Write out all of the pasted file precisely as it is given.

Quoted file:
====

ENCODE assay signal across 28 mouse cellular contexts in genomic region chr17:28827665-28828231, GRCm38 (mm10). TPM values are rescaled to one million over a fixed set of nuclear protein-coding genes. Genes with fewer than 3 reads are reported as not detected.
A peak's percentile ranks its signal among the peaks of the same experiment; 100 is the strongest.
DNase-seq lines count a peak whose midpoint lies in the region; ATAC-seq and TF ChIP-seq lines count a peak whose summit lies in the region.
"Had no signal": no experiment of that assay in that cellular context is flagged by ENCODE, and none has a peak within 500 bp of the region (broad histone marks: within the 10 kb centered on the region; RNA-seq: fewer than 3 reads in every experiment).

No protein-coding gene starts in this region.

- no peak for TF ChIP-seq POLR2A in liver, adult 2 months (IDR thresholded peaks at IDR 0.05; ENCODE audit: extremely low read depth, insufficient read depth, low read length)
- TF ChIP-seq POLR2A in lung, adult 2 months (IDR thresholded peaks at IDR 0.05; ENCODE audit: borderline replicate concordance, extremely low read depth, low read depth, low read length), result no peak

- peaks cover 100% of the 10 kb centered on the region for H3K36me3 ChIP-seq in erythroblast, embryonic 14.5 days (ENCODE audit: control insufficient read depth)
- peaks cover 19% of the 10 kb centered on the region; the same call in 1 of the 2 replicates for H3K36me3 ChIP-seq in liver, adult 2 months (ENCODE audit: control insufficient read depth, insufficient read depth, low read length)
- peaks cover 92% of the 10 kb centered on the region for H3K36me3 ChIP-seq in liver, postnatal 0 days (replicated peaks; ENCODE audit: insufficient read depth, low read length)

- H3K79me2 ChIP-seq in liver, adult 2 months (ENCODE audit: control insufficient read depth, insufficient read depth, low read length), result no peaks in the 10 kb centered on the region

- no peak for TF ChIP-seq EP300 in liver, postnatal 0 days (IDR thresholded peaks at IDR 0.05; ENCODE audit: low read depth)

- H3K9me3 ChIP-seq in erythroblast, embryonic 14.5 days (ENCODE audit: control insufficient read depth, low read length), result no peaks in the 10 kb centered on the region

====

ENCODE assay signal across 28 mouse cellular contexts in genomic region chr17:28827665-28828231, GRCm38 (mm10). TPM values are rescaled to one million over a fixed set of nuclear protein-coding genes. Genes with fewer than 3 reads are reported as not detected.
A peak's percentile ranks its signal among the peaks of the same experiment; 100 is the strongest.
DNase-seq lines count a peak whose midpoint lies in the region; ATAC-seq and TF ChIP-seq lines count a peak whose summit lies in the region.
"Had no signal": no experiment of that assay in that cellular context is flagged by ENCODE, and none has a peak within 500 bp of the region (broad histone marks: within the 10 kb centered on the region; RNA-seq: fewer than 3 reads in every experiment).

No protein-coding gene starts in this region.

- no peak for TF ChIP-seq POLR2A in liver, adult 2 months (IDR thresholded peaks at IDR 0.05; ENCODE audit: extremely low read depth, insufficient read depth, low read length)
- TF ChIP-seq POLR2A in lung, adult 2 months (IDR thresholded peaks at IDR 0.05; ENCODE audit: borderline replicate concordance, extremely low read depth, low read depth, low read length), result no peak

- peaks cover 100% of the 10 kb centered on the region for H3K36me3 ChIP-seq in erythroblast, embryonic 14.5 days (ENCODE audit: control insufficient read depth)
- peaks cover 19% of the 10 kb centered on the region; the same call in 1 of the 2 replicates for H3K36me3 ChIP-seq in liver, adult 2 months (ENCODE audit: control insufficient read depth, insufficient read depth, low read length)
- peaks cover 92% of the 10 kb centered on the region for H3K36me3 ChIP-seq in liver, postnatal 0 days (replicated peaks; ENCODE audit: insufficient read depth, low read length)

- H3K79me2 ChIP-seq in liver, adult 2 months (ENCODE audit: control insufficient read depth, insufficient read depth, low read length), result no peaks in the 10 kb centered on the region

- no peak for TF ChIP-seq EP300 in liver, postnatal 0 days (IDR thresholded peaks at IDR 0.05; ENCODE audit: low read depth)

- H3K9me3 ChIP-seq in erythroblast, embryonic 14.5 days (ENCODE audit: control insufficient read depth, low read length), result no peaks in the 10 kb centered on the region